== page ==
A nervous woman lays back on a chair at the doctor with her legs up in stirrups for a gynecology appointment. The gynecologist is in front of her legs, holding an innocuous instrument but her shadow shows her holding a medieval torture device that looks similar.

IBS and the Gynecologist: An Unfortunate Combination

So, I have a confession to make. At 32 years old, I had never gone to the gynecologist - until recently.

Aside from the fact that I am not comfortable with a stranger looking at my "hoo-ha," the pain always scared me. I feared that awkward feeling of something foreign being inserted inside me all while being terrified that the events will trigger my IBS.

Let me paint you a little picture

Okay, here's the warning label: If you don't want to hear about female genitalia... move on! There are at least 3 billion of us out here.

In case you weren't aware, much like your vagina and anus, your cervix and rectum are right next to each other. Yup, right up close and personal. I know, shocking. Basically, what one part of you feels, the other does too (to an extent, of course). So, when something foreign is placed inside your cervix, at a rather uncomfortable diameter (especially if you've never given birth vaginally) it can cause some serious discomfort next door.

Have you ever heard of that medieval torture device, the Pear of Anguish? Google it. That's kind of what it feels like.

Pain, IBS, and the gyno, oh my!

Okay, now that you have a visual of the situation, let me get to the heart of this conversation: pain.

This article is not meant to scare women or those with female genitalia from going to the gynecologist; quite the opposite. This article is meant to simply say, if you're worried, scared, or weary, you're not alone. Besides, I'm only talking about those with female genitalia and IBS.

Pain, pain, go away

As I confessed earlier, for 32 years I avoided the gynecologist. But, just recently, I broke that stride and finally went. And, it wasn't as bad as I feared (I was lucky to get a wonderful nurse practitioner at my family doctor).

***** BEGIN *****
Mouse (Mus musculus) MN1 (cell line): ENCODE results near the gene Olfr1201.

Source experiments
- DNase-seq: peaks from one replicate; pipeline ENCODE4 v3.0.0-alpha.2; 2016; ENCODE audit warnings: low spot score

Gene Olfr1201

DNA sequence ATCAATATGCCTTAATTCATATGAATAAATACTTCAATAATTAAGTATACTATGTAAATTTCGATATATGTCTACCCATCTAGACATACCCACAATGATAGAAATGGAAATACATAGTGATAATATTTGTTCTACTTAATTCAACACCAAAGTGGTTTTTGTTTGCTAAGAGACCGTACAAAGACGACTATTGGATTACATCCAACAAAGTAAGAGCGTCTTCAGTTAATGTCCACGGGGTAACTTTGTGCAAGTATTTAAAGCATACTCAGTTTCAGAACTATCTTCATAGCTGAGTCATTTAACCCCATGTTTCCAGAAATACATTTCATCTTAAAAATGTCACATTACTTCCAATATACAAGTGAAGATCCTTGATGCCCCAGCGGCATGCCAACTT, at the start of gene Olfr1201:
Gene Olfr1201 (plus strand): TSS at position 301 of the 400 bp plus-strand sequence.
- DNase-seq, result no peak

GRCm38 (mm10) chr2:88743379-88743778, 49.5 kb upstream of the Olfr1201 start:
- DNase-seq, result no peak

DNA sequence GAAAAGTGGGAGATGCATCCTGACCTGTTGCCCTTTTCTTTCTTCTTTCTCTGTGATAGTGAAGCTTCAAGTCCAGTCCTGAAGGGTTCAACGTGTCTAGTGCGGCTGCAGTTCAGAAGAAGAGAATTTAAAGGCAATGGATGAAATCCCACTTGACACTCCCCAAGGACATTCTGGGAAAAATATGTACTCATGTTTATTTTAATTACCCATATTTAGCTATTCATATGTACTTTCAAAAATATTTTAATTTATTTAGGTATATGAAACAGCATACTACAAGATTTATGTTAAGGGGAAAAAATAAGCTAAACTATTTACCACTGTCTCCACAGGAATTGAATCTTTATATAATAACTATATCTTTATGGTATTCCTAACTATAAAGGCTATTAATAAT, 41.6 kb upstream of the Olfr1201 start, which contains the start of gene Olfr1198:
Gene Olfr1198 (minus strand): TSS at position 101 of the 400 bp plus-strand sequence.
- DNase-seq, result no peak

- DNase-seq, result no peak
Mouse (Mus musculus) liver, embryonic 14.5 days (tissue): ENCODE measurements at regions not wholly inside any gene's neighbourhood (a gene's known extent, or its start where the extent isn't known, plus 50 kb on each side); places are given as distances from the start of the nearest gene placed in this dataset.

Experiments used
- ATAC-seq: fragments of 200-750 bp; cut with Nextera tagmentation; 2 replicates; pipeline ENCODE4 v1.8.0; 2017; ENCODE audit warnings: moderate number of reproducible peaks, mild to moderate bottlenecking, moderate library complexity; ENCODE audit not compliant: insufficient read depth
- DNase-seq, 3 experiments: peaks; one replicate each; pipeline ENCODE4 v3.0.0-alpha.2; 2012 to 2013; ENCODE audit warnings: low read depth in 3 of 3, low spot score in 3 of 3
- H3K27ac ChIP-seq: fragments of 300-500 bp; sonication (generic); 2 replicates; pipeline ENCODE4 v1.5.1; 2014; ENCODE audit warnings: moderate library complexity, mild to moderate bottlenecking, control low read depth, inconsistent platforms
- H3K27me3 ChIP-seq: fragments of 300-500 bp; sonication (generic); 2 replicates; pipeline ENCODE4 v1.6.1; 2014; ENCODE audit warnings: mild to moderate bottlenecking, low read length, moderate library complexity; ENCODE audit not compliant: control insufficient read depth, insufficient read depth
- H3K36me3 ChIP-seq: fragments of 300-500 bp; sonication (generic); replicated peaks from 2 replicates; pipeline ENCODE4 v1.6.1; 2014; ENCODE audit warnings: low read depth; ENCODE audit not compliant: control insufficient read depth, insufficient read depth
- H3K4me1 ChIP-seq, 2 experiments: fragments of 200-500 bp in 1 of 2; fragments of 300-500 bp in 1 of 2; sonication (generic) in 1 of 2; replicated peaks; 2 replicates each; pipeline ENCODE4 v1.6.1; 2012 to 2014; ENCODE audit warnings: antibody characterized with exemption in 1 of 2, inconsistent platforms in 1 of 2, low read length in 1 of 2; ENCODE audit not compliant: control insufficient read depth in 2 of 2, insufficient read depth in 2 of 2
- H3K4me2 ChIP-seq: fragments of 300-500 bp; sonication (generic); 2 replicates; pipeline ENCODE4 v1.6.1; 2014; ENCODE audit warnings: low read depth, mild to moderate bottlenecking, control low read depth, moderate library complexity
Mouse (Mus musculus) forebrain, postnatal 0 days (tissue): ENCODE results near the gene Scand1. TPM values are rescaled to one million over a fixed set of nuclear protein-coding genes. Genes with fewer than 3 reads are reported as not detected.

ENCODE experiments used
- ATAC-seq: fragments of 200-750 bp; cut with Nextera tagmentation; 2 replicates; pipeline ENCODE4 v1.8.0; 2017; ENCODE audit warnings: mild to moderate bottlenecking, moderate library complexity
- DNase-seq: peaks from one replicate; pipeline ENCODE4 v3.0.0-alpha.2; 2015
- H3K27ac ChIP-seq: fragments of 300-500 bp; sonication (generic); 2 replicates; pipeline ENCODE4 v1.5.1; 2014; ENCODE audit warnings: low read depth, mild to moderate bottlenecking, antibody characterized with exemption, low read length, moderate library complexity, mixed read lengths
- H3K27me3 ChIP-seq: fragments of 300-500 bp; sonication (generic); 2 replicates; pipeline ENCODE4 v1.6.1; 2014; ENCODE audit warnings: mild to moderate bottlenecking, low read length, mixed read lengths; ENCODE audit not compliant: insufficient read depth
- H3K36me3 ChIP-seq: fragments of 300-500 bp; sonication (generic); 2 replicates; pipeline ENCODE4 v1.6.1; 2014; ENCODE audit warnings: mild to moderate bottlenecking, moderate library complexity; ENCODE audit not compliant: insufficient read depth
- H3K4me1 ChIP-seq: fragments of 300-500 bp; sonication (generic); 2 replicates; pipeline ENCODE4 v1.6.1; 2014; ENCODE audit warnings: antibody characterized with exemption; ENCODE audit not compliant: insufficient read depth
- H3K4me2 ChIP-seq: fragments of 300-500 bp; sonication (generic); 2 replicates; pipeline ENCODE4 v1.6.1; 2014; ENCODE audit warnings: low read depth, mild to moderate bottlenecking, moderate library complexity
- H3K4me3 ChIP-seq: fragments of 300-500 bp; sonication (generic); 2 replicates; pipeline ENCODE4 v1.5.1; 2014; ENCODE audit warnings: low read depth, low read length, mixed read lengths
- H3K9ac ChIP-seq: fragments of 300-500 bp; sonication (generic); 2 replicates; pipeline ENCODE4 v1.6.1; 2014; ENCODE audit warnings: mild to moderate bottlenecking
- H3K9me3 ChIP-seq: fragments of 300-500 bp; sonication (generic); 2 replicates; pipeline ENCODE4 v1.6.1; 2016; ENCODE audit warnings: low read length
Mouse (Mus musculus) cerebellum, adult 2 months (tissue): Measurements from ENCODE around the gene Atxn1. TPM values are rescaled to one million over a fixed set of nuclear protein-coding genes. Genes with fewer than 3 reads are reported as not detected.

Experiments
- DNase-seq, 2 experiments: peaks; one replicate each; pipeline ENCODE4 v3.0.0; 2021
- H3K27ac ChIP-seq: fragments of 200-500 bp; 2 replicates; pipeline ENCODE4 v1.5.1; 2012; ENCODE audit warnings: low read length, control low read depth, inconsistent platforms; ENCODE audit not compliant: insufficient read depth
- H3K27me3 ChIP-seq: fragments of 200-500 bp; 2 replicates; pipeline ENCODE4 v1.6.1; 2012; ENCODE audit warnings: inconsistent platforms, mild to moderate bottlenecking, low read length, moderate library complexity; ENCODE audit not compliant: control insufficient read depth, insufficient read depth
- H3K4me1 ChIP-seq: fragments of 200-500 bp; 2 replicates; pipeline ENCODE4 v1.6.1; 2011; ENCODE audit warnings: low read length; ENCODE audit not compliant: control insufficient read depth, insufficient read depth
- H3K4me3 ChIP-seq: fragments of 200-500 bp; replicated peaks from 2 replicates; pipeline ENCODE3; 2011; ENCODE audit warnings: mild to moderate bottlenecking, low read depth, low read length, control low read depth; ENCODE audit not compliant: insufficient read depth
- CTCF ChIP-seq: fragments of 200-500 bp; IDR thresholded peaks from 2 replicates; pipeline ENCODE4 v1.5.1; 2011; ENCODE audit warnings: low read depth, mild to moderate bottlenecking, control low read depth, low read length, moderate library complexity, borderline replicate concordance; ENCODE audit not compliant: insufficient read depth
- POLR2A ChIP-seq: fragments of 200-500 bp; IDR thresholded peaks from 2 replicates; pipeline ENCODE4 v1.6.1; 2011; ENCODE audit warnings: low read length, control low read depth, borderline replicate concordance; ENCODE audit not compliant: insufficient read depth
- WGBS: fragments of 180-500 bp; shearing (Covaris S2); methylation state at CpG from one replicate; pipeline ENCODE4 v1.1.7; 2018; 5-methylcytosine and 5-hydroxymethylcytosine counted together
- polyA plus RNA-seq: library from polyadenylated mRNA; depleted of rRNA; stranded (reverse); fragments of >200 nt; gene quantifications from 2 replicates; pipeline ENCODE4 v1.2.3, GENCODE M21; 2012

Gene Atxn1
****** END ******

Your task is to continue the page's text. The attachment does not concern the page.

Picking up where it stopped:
Ultimately, I found myself most worried about the discomfort I felt beside my cervix. You guessed it, the pain and strange sensation I was feeling were almost more prevalent in my rectum. On top of that, my IBS-D symptoms were busy that day, so naturally, I was a little worried.

Spoiler alert! I didn't end up relieving myself all over the nice nurse. But, I did feel awfully uncomfortable the entire time. I clenched, I tweaked, I used my Jedi mind tricks. I did my very best to keep my insides inside. And, I succeeded. Whether the fear was simply in my head or a very real possibility (I'd love to hear your stories), I overcame it.

After my gyno visit

Aside from some discomfort in my cervix, I had few side effects from my visit with the gynecologist. Basically, I endured a slight flare-up in my IBS-D which may or may not have been connected to my cervix being pried open.

Additionally, the experience got me thinking about endometriosis and IBS. Specifically, how closely related the 2 disorders can be. After all, as you learned from our little anatomy lesson, the cervix is directly located by the rectum and small intestine. So, if you take anything from this experience, perhaps it is that talking to your gynecologist about IBS and endometriosis wouldn't be a terrible idea.

So, what's the point of all this?

No, this article doesn't have a massive "ah-ha" moment in the end. There isn't a long, drawn-out, dramatic story that peaks with an of self-awareness that ends with me crying happy tears.

The point, my cheeky friend, is that if you're worried about this experience, you're not alone. If you've waited more than 30 years to have your "hoo-ha" peered into, I feel you. And, if you wondered how a foreign object will feel being inserted into your cervix while you hold back the contents of your rectum, well, now you know. Knowledge is power, people.

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